Politicians and booze have been making the headlines recently, with the Sunday Times alleging that health minister, Manto Tshabalala-Msimang, drank alcohol while in hospital for a shoulder operation two years ago.
But allegations of drunkenness by no means only plague the Health Minister. Many other South African politicians have been accused of being notoriously fond of the bottle.
Of course, you could say that it is not the drunken legislator that worries you, considering the horrible effects of some notoriously stone-cold sober politicians - just think of Adolf Hitler, Osama Bin Laden, the Ayatollah Khomeini and sundry other ayatollahs, Ian Paisley, and others.
What is probably more remarkable, is the extent to which serious drunkenness and alcoholism in senior politicians may be a serious risk, to them and to the rest of us. This is generally ignored. Journalists (themselves not unfamiliar with drunkenness) tend to be kind to political boozers, and don't generally report any but their most extreme episodes. They tend to write off of the habitual drunk as "colourful", unless he/she is driving or completely incoherent at a press conference.
Some politicians who were known to be frequently drunk, such British Prime Minister Winston Churchill, or William Pitt the Younger, did rather well. A Prime Minister of the earlier 20th-century, Herbert Asquith, had the nickname "Squiffy", a slang term for drunk.
Churchill once declared that, "I have taken more out of alcohol than alcohol has taken out of me." But though Winston was fond of champagne, brandy and whisky-and-soda through the day, there were very few reports of him ever appearing drunk. And he is famous for his retort, to an unpleasant woman who one night accused him of being the worse for alcohol, saying, " I may be drunk, but in the morning I will be sober and you will still be ugly. "
The story is probably apocryphal, but splendidly believable, that at some major international reception, late George Brown, Foreign Secretary to Harold Wilson, staggered up to a figure in a marvellous purple gown, and asked for a dance. The reply was reputedly, "There are three reasons why I will not dance with you. One, you are very drunk. Two, they are playing my national anthem. And three, I am the Cardinal Archbishop of Lima."
Drunk in parliament
Alan Clark, an MP who was in Maggie Thatcher's cabinet, was accused of being drunk while speaking in parliament. Unable to answer questions, stumbling, he later admitted the accusation was correct. But then, he showed such skill at putting his foot in it when apparently sober, that drink probably didn't usually affect his performance.
Even President George Bush was reported to have been arrested for drunk driving back in 1976. When this was brought up later during one of his political campaigns, he admitted to having had prior problems with alcohol, saying "I made mistakes in my life, but I'm proud to tell you that I've learned from those mistakes.” Now, some of us may be concerned about exactly what it was he learned, but at least the concept is reassuring.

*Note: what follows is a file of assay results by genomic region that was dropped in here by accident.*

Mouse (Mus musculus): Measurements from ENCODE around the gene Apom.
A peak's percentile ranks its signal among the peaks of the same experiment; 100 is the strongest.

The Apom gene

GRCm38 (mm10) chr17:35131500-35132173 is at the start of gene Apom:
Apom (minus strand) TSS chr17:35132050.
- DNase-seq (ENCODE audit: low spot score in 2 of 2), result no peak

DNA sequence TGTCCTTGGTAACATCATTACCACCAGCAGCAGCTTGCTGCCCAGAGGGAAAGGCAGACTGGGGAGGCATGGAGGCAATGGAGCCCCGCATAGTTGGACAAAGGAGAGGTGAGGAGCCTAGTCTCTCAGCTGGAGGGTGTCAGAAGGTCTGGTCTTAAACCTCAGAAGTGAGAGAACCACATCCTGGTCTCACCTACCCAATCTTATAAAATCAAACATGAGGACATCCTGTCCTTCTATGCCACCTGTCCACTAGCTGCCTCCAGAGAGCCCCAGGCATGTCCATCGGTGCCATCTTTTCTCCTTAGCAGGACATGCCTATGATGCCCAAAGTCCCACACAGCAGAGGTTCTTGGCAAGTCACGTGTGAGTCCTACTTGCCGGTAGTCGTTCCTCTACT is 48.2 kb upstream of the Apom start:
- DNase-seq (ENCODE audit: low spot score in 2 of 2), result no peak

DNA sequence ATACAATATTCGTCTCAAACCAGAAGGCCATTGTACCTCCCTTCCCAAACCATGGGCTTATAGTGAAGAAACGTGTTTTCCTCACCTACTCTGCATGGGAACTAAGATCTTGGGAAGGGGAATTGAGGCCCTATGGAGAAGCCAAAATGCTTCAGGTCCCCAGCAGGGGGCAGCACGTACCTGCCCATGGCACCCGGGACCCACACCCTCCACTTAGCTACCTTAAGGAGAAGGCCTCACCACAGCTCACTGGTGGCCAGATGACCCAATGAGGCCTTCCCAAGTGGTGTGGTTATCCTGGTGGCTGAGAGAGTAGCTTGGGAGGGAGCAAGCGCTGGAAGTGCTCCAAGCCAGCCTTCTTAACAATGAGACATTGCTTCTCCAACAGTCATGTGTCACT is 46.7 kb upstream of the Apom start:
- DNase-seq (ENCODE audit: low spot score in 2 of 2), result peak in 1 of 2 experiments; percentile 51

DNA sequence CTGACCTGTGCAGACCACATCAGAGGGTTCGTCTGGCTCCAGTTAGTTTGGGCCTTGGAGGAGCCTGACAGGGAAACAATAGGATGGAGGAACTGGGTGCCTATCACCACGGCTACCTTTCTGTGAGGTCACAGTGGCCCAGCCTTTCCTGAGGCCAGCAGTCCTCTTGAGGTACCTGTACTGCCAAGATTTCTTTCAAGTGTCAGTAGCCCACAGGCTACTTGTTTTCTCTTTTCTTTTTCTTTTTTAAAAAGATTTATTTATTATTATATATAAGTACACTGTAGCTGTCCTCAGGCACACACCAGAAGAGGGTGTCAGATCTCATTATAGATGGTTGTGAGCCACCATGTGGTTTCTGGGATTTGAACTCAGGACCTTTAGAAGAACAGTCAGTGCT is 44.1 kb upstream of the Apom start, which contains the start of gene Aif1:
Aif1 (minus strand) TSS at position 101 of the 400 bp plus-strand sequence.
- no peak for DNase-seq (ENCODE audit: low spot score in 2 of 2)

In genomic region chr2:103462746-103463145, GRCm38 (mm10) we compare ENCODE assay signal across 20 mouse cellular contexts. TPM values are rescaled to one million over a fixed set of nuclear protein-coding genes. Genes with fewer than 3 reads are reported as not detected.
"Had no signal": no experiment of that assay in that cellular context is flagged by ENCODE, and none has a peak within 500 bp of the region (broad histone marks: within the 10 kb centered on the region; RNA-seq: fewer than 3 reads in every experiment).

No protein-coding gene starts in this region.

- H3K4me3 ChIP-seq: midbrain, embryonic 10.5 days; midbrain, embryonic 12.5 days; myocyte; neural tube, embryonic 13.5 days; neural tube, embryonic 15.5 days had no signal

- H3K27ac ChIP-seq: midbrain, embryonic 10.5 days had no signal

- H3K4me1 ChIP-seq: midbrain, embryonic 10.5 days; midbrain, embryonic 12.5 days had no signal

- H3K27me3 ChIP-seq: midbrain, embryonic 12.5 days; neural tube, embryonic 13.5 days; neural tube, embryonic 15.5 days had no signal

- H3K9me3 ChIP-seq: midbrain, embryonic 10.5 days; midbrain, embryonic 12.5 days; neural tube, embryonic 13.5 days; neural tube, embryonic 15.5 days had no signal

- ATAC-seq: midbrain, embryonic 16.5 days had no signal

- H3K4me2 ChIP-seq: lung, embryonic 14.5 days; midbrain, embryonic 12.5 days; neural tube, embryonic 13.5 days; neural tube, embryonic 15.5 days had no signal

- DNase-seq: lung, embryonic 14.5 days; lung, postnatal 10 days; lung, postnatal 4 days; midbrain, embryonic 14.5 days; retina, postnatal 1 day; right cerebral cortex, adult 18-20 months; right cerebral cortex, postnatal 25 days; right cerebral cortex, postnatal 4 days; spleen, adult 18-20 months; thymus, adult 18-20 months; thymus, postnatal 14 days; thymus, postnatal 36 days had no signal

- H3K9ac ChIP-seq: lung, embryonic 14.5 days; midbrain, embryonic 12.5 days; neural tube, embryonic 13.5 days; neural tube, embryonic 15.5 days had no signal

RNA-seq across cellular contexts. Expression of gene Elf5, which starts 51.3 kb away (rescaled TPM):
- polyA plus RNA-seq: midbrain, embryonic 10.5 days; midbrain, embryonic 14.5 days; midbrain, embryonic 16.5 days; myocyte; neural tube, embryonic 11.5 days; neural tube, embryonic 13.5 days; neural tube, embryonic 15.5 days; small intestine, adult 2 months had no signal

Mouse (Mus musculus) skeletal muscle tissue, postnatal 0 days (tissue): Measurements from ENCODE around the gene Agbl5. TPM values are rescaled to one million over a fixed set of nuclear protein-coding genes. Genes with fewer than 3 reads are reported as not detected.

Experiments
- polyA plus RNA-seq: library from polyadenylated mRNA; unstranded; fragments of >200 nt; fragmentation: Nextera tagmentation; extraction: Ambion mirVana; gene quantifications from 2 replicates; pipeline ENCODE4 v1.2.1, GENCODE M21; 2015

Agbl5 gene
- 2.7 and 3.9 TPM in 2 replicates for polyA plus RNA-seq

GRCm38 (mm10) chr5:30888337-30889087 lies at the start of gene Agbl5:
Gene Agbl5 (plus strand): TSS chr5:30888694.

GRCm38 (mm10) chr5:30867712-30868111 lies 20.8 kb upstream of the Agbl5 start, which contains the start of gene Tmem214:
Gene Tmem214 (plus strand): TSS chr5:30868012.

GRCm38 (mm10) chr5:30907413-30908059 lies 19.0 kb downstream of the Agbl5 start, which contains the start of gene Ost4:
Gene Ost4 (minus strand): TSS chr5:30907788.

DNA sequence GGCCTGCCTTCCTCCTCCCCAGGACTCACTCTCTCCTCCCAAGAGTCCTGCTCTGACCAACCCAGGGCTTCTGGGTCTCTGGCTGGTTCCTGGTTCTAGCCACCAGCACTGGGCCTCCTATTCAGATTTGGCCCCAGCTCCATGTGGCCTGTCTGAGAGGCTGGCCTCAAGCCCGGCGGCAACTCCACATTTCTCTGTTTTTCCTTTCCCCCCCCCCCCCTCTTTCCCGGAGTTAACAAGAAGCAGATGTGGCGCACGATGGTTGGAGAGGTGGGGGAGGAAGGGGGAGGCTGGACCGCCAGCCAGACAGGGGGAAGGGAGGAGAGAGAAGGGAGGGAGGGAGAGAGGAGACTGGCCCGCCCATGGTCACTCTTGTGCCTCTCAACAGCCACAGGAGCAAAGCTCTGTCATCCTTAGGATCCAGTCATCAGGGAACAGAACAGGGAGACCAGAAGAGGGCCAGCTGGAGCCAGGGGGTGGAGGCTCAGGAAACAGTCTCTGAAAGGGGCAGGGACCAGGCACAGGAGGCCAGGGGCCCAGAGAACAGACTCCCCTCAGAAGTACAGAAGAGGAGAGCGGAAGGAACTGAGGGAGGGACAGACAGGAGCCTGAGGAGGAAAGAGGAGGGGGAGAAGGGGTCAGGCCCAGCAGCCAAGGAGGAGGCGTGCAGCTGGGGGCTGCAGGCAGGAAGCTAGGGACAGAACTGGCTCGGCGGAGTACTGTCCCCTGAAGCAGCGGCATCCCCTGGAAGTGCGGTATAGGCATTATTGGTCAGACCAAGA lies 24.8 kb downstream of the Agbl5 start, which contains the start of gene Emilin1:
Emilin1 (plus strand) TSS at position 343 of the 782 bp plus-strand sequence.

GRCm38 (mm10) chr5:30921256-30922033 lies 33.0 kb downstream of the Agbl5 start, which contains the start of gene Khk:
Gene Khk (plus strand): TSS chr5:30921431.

Russia's Boris Yeltsin was frequently drunk in public, and though he seemed like an amiable buffoon on such occasions, one wondered whether he might still have access to a nuclear trigger.
Swimming in free booze
Some have argued that alcoholism is as much an occupational disease of politicians as lung disease is to miners. Amongst other factors, lobbyists and others seeking to sway their opinions tend to ply them with liquor, and social events and receptions, swimming in free booze, are a major part of their work activity.
In the US Government, senior politicians from the 60s through to the 80s have been revealed as alcoholics, or have admitted it themselves (more recent generations have not yet left the field or produced their memoirs).
Heavy drinkers have included the chairmen of major committees, and people with access to highly classified information. Some had to have repeated "drying out " sessions in the privacy of the Bethesda Naval Hospital, and some were known to leave their offices strewn with empty bottles. In the 1960s, one senior Senator wet his pants and collapsed on the senate floor.
Someone who has been most notable in not merely admitting to alcoholism but doing something very positive about it, would be Betty Ford, the wife of President Gerald Ford, who made a major contribution to enabling people to admit to alcohol and drug problems, and encouraging them to seek treatment. And she helped to set up the Betty Ford Clinic, in Palm Springs.
A political drunk will find many eager enablers - people whose jobs depend on his holding his own, and who can gain in experience, seniority and power by taking over functions and tasks which the drunk is unable to handle. The US Senate dining-room does not (officially) serve alcohol, though there are ways round this ban.
Britain's Houses of Parliament, in contrast, contain many busy bars. There are many other varieties of misconduct available to politicians, but most of the others don't damage their brain, the organ they are supposed to be using to the nation's advantage.
When you consider that American research suggests that at least 10% of the adult population is alcoholic, presumably one would expect that at least that proportion of members of every parliament and government may be similarly afflicted.
On the whole, though, maybe a politician drunk on alcohol is rather safer than a politician drunk on power. –
Prof M.A. Simpson, Health24's Cybershrink
Updated, August 2007